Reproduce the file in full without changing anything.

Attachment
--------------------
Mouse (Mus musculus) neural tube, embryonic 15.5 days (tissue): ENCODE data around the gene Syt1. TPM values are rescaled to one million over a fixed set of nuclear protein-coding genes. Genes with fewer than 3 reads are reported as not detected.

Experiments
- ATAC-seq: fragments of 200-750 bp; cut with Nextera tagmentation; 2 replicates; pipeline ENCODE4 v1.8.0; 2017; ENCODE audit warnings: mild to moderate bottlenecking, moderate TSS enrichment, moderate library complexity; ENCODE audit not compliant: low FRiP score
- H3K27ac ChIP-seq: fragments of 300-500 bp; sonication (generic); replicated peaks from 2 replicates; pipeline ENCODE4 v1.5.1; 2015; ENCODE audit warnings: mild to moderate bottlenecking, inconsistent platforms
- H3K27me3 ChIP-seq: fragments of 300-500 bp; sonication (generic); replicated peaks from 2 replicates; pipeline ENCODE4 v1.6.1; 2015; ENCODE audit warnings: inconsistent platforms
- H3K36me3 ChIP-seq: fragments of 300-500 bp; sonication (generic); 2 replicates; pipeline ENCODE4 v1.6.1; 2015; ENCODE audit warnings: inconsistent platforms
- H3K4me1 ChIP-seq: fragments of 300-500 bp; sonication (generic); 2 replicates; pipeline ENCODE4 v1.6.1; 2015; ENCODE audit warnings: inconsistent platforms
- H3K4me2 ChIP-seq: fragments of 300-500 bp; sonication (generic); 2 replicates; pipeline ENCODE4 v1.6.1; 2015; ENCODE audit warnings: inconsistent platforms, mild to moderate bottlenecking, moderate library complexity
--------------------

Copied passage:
Mouse (Mus musculus) neural tube, embryonic 15.5 days (tissue): ENCODE data around the gene Syt1. TPM values are rescaled to one million over a fixed set of nuclear protein-coding genes. Genes with fewer than 3 reads are reported as not detected.

Experiments
- ATAC-seq: fragments of 200-750 bp; cut with Nextera tagmentation; 2 replicates; pipeline ENCODE4 v1.8.0; 2017; ENCODE audit warnings: mild to moderate bottlenecking, moderate TSS enrichment, moderate library complexity; ENCODE audit not compliant: low FRiP score
- H3K27ac ChIP-seq: fragments of 300-500 bp; sonication (generic); replicated peaks from 2 replicates; pipeline ENCODE4 v1.5.1; 2015; ENCODE audit warnings: mild to moderate bottlenecking, inconsistent platforms
- H3K27me3 ChIP-seq: fragments of 300-500 bp; sonication (generic); replicated peaks from 2 replicates; pipeline ENCODE4 v1.6.1; 2015; ENCODE audit warnings: inconsistent platforms
- H3K36me3 ChIP-seq: fragments of 300-500 bp; sonication (generic); 2 replicates; pipeline ENCODE4 v1.6.1; 2015; ENCODE audit warnings: inconsistent platforms
- H3K4me1 ChIP-seq: fragments of 300-500 bp; sonication (generic); 2 replicates; pipeline ENCODE4 v1.6.1; 2015; ENCODE audit warnings: inconsistent platforms
- H3K4me2 ChIP-seq: fragments of 300-500 bp; sonication (generic); 2 replicates; pipeline ENCODE4 v1.6.1; 2015; ENCODE audit warnings: inconsistent platforms, mild to moderate bottlenecking, moderate library complexity